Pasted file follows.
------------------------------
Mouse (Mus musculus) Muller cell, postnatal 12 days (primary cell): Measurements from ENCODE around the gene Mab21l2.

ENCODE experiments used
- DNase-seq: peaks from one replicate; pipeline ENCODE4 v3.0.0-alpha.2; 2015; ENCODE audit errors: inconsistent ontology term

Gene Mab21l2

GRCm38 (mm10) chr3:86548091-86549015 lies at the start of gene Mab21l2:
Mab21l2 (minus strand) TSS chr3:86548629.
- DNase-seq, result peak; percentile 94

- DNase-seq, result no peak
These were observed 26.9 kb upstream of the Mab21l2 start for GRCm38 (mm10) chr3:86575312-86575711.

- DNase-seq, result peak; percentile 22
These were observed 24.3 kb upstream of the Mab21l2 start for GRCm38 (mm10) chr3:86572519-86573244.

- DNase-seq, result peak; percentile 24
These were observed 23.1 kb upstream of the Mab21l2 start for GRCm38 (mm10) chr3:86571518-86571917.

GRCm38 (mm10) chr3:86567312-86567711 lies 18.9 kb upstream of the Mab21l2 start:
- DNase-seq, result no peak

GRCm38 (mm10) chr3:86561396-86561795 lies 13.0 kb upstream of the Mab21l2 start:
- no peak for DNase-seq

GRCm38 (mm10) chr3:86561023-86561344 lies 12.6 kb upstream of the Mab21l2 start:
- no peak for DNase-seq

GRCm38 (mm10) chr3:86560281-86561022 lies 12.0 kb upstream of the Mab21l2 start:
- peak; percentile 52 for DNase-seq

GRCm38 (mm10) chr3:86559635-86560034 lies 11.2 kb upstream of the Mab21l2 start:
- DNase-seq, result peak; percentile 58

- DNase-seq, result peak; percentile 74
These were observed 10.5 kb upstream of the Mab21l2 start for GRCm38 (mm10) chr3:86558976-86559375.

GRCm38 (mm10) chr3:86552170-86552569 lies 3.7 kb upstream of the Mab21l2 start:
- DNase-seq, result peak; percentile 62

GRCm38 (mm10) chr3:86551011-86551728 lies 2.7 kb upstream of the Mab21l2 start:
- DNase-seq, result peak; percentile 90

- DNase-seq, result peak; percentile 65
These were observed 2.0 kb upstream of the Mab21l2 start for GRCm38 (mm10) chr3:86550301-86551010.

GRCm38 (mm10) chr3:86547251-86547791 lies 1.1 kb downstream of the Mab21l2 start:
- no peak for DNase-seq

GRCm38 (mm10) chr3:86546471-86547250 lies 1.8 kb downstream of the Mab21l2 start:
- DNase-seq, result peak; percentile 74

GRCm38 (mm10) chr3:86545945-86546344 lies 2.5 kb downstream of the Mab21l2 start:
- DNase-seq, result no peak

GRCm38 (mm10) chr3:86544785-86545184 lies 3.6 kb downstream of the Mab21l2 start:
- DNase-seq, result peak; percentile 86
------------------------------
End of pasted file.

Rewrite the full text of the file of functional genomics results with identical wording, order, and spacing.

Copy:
Mouse (Mus musculus) Muller cell, postnatal 12 days (primary cell): Measurements from ENCODE around the gene Mab21l2.

ENCODE experiments used
- DNase-seq: peaks from one replicate; pipeline ENCODE4 v3.0.0-alpha.2; 2015; ENCODE audit errors: inconsistent ontology term

Gene Mab21l2

GRCm38 (mm10) chr3:86548091-86549015 lies at the start of gene Mab21l2:
Mab21l2 (minus strand) TSS chr3:86548629.
- DNase-seq, result peak; percentile 94

- DNase-seq, result no peak
These were observed 26.9 kb upstream of the Mab21l2 start for GRCm38 (mm10) chr3:86575312-86575711.

- DNase-seq, result peak; percentile 22
These were observed 24.3 kb upstream of the Mab21l2 start for GRCm38 (mm10) chr3:86572519-86573244.

- DNase-seq, result peak; percentile 24
These were observed 23.1 kb upstream of the Mab21l2 start for GRCm38 (mm10) chr3:86571518-86571917.

GRCm38 (mm10) chr3:86567312-86567711 lies 18.9 kb upstream of the Mab21l2 start:
- DNase-seq, result no peak

GRCm38 (mm10) chr3:86561396-86561795 lies 13.0 kb upstream of the Mab21l2 start:
- no peak for DNase-seq

GRCm38 (mm10) chr3:86561023-86561344 lies 12.6 kb upstream of the Mab21l2 start:
- no peak for DNase-seq

GRCm38 (mm10) chr3:86560281-86561022 lies 12.0 kb upstream of the Mab21l2 start:
- peak; percentile 52 for DNase-seq

GRCm38 (mm10) chr3:86559635-86560034 lies 11.2 kb upstream of the Mab21l2 start:
- DNase-seq, result peak; percentile 58

- DNase-seq, result peak; percentile 74
These were observed 10.5 kb upstream of the Mab21l2 start for GRCm38 (mm10) chr3:86558976-86559375.

GRCm38 (mm10) chr3:86552170-86552569 lies 3.7 kb upstream of the Mab21l2 start:
- DNase-seq, result peak; percentile 62

GRCm38 (mm10) chr3:86551011-86551728 lies 2.7 kb upstream of the Mab21l2 start:
- DNase-seq, result peak; percentile 90

- DNase-seq, result peak; percentile 65
These were observed 2.0 kb upstream of the Mab21l2 start for GRCm38 (mm10) chr3:86550301-86551010.

GRCm38 (mm10) chr3:86547251-86547791 lies 1.1 kb downstream of the Mab21l2 start:
- no peak for DNase-seq

GRCm38 (mm10) chr3:86546471-86547250 lies 1.8 kb downstream of the Mab21l2 start:
- DNase-seq, result peak; percentile 74

GRCm38 (mm10) chr3:86545945-86546344 lies 2.5 kb downstream of the Mab21l2 start:
- DNase-seq, result no peak

GRCm38 (mm10) chr3:86544785-86545184 lies 3.6 kb downstream of the Mab21l2 start:
- DNase-seq, result peak; percentile 86